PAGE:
Final Project: Abstract Paint Roller

For the Subtraction Final, I made an abstract paint roller sculpture using the lathe & 4-axis mill. 

First I started by shaping a 2″ round stock on the lathe. Then I sanded down a wooden circle & glued the two pieces together.

Then, using a piece of leftover wood form the 4-axis mill skill builder, I drilled a 1/2″ hole using the drill press. 

Then I constructed the rest using some 1/2″ & 1/4″ wooden dowels.

Here is it in action!

Subtraction Week 10: 4 Axis Mill

Here is what I made with the 4-axis mill: 

I started with a basic 3D model on Tinkercad that I imported the Roland CAM software.   

Then I placed a 2″ stock dowel into the machine. 

And Zero’d the machine on the X-Z axis. 

Here’s the first roughing pass!

And the final result after the finishing pass!

 

Subtraction Week 9: Lathe a Mallet

For this week’s HW assignment, I made a hyperbolic hammer out of cork.

I was inspired by the shape of a hyperboloid, as well as the word hyperbole. A mallet or gavel usually represents something serious & is made out of heavy materials such as wood & stone. However, hyperbole is some embellishment not to be taken too seriously, so I decided to use a softer less serious material – cork.  

First, I started with some cork yoga blocks from Amazon.

Then, I lathed the shape. Since the chuck dug into the ends, I had to use chop off the damaged ends using a miter saw. Then, I used a 3/4″ spade bit on the drill press to make a circular hole for the handle. 

After this, I quartered a yoga block using the bandsaw & got back to turning the handle.

I wanted the handle to be thicker than 3/4″ so I made a section slightly smaller to fit into the hammer head & cut it to size.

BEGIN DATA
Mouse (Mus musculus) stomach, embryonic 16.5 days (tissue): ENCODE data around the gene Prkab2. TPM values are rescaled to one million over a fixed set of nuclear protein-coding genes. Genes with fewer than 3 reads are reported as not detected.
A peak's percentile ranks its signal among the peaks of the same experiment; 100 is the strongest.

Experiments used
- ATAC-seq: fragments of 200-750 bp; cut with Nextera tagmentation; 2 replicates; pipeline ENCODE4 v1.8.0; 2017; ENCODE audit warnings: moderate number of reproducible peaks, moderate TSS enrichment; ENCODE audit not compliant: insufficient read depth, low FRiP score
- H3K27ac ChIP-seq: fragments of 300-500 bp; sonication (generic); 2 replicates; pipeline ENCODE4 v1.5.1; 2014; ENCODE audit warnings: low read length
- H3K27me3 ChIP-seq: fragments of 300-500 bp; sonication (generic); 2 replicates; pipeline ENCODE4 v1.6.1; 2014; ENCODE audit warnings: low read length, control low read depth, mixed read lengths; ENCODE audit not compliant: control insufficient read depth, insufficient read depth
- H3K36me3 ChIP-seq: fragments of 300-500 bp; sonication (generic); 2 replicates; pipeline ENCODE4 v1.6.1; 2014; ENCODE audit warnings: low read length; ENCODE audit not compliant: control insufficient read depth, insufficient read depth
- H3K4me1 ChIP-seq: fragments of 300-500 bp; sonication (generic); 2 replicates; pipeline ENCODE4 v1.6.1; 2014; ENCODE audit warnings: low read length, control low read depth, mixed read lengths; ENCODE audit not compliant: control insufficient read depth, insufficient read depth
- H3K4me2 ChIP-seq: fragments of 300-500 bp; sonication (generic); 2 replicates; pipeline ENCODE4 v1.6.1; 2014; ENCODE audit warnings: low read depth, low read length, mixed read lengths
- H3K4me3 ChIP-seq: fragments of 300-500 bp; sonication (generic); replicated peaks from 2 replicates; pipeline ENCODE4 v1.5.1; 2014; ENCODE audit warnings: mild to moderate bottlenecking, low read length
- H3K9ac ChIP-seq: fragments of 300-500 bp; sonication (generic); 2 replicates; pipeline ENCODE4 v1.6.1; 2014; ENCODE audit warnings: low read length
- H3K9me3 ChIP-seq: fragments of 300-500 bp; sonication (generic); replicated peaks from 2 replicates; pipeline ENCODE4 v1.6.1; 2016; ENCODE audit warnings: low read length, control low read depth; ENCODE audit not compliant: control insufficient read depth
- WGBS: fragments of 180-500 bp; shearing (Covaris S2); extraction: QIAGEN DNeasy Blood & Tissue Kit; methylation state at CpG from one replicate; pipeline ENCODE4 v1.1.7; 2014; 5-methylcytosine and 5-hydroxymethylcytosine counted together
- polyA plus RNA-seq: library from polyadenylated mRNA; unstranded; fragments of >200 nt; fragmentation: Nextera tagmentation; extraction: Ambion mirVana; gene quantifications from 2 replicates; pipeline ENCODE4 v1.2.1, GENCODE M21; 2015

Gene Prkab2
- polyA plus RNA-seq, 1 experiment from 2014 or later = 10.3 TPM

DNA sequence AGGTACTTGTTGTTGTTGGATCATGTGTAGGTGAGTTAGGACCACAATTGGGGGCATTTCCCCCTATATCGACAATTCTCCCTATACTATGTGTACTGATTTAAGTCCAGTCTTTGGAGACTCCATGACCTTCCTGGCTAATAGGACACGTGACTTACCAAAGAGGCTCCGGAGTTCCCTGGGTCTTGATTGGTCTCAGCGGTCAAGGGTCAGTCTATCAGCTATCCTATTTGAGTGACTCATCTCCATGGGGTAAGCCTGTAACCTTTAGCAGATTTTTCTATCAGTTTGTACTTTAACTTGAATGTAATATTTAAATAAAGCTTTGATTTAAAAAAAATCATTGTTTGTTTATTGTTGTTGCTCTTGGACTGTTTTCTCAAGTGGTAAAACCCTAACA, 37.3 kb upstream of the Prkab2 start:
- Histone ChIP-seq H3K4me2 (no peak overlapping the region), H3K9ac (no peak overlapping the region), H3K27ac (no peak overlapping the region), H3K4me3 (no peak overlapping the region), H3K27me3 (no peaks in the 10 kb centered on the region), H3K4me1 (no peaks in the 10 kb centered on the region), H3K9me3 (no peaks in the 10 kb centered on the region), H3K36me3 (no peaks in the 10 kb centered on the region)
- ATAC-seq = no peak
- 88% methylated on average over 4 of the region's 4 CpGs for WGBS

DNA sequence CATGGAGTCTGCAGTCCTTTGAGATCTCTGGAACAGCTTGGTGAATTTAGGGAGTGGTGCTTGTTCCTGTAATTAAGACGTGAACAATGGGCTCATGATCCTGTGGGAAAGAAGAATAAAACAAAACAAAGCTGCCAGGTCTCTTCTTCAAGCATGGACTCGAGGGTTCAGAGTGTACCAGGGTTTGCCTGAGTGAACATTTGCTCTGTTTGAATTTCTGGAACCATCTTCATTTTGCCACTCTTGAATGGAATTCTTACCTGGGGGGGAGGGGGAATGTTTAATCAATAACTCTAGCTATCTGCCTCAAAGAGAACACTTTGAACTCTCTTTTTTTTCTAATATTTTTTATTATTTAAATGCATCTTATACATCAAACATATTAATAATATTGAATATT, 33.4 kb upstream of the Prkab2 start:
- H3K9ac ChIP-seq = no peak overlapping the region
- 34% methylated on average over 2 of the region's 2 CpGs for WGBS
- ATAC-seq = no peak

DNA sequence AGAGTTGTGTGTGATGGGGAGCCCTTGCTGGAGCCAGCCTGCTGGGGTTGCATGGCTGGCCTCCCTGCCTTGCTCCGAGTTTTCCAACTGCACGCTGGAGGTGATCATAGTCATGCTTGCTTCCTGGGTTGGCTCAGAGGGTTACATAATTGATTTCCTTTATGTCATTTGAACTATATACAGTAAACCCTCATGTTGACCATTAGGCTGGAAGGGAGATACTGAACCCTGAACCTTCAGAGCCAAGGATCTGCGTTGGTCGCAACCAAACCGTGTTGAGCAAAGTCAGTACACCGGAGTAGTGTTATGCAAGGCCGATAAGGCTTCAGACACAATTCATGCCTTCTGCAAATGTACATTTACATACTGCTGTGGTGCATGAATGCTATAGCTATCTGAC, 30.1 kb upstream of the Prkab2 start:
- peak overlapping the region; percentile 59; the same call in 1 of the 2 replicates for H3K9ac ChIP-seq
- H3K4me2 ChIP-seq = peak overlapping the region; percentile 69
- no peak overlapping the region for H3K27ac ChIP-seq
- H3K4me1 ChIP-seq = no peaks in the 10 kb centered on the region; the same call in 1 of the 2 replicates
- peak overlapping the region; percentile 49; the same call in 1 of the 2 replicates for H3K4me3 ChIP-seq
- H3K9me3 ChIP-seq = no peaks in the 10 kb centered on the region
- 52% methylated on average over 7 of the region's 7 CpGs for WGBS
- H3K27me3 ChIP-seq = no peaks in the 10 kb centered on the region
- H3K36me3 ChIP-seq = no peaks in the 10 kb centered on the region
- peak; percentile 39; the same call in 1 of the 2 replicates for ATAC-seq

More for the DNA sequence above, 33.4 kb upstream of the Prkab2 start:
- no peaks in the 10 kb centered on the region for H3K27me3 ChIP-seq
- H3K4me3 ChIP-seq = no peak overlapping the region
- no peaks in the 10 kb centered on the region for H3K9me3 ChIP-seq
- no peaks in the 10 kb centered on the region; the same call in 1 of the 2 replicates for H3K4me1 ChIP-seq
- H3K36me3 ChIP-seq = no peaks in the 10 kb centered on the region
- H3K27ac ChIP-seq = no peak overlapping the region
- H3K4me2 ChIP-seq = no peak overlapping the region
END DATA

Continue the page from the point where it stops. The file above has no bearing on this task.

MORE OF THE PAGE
Put both pieces together to make the final product – hyperbolic hammer.

Subtraction Week 8: Lathe Skill Builder

For this week’s assignment, I made a wooden handle.

I started with a 2″ diameter wooden pine dowel from Home Depot that I cut into 12″ segments with a miter saw. 

I started with the goal of trying to make the following shape. A-II--1-g

I started with marking some outline dimensional measurements. 

Then, I attached it to the lathe using a 4-jaw chuck & did a test run: 

Unfortunately, trying to follow the measurements was more difficult than anticipated. Ended up taking off too much material & got the following shape. 

Chopped off the top & sanded the top roughly with belt sander to get the final smoother surface.

Subtraction Week 6 & 7: CNC Midterm

For the midterm, I made mid-century modern styled table using the CNC router. 

This design was inspired by the work of Adrian Pearsall in the 1950s. Here is his boomerang table:

Here is another of his coffee table designs:

First, I started by drawing the dimensions of the legs. A standard coffee table is between 16-18 inches. 

Then, to add stability, I designed a rosette with mortises that the legs could slot into.

Finally, I made sure all of the proportions were correct to line up with the glass table top (found on the street). 

The wood was purchased from Lowe’s. It is a solid wood furniture grade pine panel. 

I prepped the design in mastercam, & set up the CNC to go. 

Unfortunately, during this process, I made 4 big mistakes.

  • Not Zeroing the work correctly in mastercam software.
  • Zeroing the CNC too far up.
  • Accidentally hitting the stop button on the CNC.
  • CNC caught into the cutout pieces & stopped. Should’ve fastened down. 

This is why there are extra notches on top.This also led to the mortise tabs on the legs & the edges of the legs having a much larger tolerance than designed. Every time i restarted the job, the CNC bit would drift slightly to the right & upwards.

Alsoe to the snow day, I was unable to cut the rosette keystone. Determined to make due, I took the legs home to work on them.

I decided to cut off the bottom tabs with a hacksaw, then sanded to disguise the original cutoff. To further add to the design, I routed the outer and inner edges with a round-over bit. 

Then, I wood glued all the adjacent sides together & fastened with screws. To disguise the screws, I pasted some wood filler on top.

 

 

 

 

Subtraction Week 5: CNC Joinery

For this week’s assignment, I decided to CNC a mortise & tenon joint. This joint is in preparation for my midterm project.